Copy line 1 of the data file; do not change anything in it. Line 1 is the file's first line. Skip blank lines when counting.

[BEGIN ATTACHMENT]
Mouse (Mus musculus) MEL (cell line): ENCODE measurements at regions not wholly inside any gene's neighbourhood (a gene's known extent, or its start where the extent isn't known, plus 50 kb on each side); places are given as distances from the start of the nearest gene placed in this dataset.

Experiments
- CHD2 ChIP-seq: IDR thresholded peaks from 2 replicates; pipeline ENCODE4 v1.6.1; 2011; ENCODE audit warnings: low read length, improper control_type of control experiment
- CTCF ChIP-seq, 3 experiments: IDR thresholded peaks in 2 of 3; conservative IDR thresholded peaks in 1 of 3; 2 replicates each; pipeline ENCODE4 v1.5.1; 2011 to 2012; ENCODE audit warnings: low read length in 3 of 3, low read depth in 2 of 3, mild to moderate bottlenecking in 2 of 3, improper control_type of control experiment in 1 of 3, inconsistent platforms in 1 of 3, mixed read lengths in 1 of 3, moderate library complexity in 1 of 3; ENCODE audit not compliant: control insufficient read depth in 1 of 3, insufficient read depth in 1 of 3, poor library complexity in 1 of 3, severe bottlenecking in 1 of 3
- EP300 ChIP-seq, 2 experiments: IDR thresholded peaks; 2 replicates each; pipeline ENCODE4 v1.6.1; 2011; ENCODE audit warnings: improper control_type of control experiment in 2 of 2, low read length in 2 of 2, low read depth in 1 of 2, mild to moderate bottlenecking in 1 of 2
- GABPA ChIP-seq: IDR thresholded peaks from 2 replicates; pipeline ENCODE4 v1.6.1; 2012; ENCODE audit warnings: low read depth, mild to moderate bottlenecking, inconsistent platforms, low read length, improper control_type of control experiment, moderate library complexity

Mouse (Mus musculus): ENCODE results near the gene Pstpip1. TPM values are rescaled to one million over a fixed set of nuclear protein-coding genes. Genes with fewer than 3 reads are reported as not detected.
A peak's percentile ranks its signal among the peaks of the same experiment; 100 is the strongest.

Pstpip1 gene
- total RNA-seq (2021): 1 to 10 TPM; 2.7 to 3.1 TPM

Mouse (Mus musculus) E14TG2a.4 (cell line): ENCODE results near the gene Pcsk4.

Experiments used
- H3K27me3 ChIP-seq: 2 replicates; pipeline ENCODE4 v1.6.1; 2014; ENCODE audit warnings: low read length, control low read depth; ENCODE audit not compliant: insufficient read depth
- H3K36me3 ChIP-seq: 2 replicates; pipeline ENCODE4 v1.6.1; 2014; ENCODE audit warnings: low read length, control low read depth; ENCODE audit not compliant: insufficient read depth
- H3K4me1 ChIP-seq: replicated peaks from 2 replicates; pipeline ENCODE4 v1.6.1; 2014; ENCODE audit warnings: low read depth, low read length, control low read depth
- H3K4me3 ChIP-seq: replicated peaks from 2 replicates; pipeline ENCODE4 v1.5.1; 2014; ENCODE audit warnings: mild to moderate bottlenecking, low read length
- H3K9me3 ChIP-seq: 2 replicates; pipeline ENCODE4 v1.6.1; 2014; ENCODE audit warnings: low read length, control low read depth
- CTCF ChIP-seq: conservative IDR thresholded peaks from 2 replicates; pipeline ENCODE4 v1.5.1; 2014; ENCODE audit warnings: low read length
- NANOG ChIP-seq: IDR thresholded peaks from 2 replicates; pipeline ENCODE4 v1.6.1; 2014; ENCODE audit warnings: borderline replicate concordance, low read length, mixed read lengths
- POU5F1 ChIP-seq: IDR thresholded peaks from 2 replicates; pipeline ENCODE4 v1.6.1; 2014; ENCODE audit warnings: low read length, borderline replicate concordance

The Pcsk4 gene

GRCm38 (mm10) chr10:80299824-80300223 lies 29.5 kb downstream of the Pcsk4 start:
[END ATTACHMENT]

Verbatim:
Mouse (Mus musculus) MEL (cell line): ENCODE measurements at regions not wholly inside any gene's neighbourhood (a gene's known extent, or its start where the extent isn't known, plus 50 kb on each side); places are given as distances from the start of the nearest gene placed in this dataset.